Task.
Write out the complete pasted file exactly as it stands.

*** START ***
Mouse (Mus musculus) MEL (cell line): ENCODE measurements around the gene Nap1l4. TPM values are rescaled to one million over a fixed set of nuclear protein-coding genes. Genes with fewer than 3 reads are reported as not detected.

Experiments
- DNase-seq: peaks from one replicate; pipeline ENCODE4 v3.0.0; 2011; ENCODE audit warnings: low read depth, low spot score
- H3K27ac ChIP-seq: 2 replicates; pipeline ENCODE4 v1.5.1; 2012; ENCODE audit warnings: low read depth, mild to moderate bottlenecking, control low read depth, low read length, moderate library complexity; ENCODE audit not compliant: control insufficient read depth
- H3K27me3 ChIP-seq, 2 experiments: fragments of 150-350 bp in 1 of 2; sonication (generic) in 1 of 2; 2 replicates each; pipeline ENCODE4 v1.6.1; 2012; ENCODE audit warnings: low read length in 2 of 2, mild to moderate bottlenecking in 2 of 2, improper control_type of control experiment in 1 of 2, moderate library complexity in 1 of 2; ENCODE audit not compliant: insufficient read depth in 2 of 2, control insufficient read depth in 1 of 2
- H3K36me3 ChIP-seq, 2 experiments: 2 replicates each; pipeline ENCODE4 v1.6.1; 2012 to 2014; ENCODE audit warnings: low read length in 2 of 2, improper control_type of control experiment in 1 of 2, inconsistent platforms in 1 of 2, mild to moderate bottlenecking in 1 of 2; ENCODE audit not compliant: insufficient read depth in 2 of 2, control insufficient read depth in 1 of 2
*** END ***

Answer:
Mouse (Mus musculus) MEL (cell line): ENCODE measurements around the gene Nap1l4. TPM values are rescaled to one million over a fixed set of nuclear protein-coding genes. Genes with fewer than 3 reads are reported as not detected.

Experiments
- DNase-seq: peaks from one replicate; pipeline ENCODE4 v3.0.0; 2011; ENCODE audit warnings: low read depth, low spot score
- H3K27ac ChIP-seq: 2 replicates; pipeline ENCODE4 v1.5.1; 2012; ENCODE audit warnings: low read depth, mild to moderate bottlenecking, control low read depth, low read length, moderate library complexity; ENCODE audit not compliant: control insufficient read depth
- H3K27me3 ChIP-seq, 2 experiments: fragments of 150-350 bp in 1 of 2; sonication (generic) in 1 of 2; 2 replicates each; pipeline ENCODE4 v1.6.1; 2012; ENCODE audit warnings: low read length in 2 of 2, mild to moderate bottlenecking in 2 of 2, improper control_type of control experiment in 1 of 2, moderate library complexity in 1 of 2; ENCODE audit not compliant: insufficient read depth in 2 of 2, control insufficient read depth in 1 of 2
- H3K36me3 ChIP-seq, 2 experiments: 2 replicates each; pipeline ENCODE4 v1.6.1; 2012 to 2014; ENCODE audit warnings: low read length in 2 of 2, improper control_type of control experiment in 1 of 2, inconsistent platforms in 1 of 2, mild to moderate bottlenecking in 1 of 2; ENCODE audit not compliant: insufficient read depth in 2 of 2, control insufficient read depth in 1 of 2